Use this URL to cite or link to this record in EThOS: http://ethos.bl.uk/OrderDetails.do?uin=uk.bl.ethos.677197
Title: How the Stoics solve Plato's greatest difficulty : causality and responsibility in Plato and the Stoics
Author: Vazquez Hernandez, Sergio Daniel
ISNI:       0000 0004 5368 4418
Awarding Body: King's College London
Current Institution: King's College London (University of London)
Date of Award: 2015
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Abstract:
This thesis offers a reconstruction and analysis of a debate about responsibility, and causation initiated by Plato, and continued by the Stoics. The pivotal moment of the discussion is a problem I call ‘the greatest difficulty,’ found in Plato’s Parmenides. The debate, however, involves a complex network of arguments including subordinated or parallel discussions about ontology, method, ethics, and epistemology. Instead of isolating the main topic, I highlight the structure of the debate, and the interconnection between its parts, to show the complexity and sophistication of the argumentation in both Plato and the Stoics, and the depth of the Stoics’ engagement with Plato’s works. The motivation for doing this is to better understand many of the otherwise unexplained and odd starting points of the early Stoic philosophy. But since this requires a reconstruction of the dialectical background the Stoic texts assume, this means that the bulk of the thesis is devoted to discussing Plato. The hope is that by showing the structure of the debate in Plato’s dialogues, the connections in the Stoic fragments will show with more clarity. The thesis is divided into five chapters. The first two are dedicated to Plato’s discussion of causality and responsibility in Phaedo 95e8-105c7, and Republic 6, 506d7- 509c4. The third chapter discusses ‘the greatest difficulty’ in Parmenides 133a11-135c4 as an objection to the main arguments of the previous dialogues. In chapter four, I analyse how Plato revisits the greatest difficulty in Sophist 245e6-249d5. Finally, in chapter five, I examine surviving evidence from the early Stoics, to argue that they engaged with Plato’s ongoing debate via the Sophist, and that their views on these topics are a careful continuation of this debate.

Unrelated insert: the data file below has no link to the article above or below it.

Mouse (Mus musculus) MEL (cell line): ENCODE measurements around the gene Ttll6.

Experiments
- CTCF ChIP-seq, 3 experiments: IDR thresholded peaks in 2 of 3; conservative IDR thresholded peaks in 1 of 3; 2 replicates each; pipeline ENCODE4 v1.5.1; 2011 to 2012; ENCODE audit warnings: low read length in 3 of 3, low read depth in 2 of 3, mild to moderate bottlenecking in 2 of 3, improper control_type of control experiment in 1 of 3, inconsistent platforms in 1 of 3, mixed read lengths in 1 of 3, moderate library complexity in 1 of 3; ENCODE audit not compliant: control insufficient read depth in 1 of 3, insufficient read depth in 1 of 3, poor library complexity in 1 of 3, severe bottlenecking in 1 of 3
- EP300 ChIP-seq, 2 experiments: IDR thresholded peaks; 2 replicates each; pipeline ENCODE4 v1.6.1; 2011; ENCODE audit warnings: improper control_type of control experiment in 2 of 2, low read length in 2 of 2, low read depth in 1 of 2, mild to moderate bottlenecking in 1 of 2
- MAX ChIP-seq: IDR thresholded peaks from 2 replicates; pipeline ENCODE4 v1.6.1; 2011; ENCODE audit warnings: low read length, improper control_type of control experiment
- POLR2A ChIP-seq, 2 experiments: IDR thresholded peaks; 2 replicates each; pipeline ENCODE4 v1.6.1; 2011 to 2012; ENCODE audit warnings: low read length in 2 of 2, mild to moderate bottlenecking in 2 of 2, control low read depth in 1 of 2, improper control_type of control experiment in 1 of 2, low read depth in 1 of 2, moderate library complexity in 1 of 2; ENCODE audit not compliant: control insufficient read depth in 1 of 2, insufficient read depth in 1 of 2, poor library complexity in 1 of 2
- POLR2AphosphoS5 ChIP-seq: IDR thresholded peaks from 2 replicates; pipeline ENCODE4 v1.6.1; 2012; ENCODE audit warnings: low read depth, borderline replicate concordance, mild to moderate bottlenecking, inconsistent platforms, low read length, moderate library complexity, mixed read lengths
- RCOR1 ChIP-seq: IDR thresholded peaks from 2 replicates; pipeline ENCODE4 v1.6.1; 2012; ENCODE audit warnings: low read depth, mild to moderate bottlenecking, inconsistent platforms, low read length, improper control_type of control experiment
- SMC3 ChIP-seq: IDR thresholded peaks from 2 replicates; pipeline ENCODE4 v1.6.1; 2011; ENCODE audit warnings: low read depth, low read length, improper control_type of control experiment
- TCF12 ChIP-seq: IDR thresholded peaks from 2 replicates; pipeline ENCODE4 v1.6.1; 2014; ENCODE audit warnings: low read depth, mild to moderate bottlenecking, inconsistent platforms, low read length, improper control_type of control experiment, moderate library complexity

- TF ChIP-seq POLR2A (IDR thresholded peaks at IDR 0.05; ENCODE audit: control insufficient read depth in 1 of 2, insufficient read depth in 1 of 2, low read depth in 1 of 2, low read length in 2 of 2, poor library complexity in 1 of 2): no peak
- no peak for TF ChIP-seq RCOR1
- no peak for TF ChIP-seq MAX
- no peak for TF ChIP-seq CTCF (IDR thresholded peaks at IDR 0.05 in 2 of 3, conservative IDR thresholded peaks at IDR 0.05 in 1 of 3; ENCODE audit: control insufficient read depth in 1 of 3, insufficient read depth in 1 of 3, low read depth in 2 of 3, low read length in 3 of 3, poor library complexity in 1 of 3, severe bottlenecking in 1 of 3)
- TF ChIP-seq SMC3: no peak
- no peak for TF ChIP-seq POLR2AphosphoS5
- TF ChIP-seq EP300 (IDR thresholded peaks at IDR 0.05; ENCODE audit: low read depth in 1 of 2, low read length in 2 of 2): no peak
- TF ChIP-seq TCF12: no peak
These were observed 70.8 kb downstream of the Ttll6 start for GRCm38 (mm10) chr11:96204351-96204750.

Supervisor: McCabe, Mary Margaret Anne ; Pink, Thomas Leonard Sponsor: Not available
Qualification Name: Thesis (Ph.D.) Qualification Level: Doctoral
EThOS ID: uk.bl.ethos.677197  DOI: Not available
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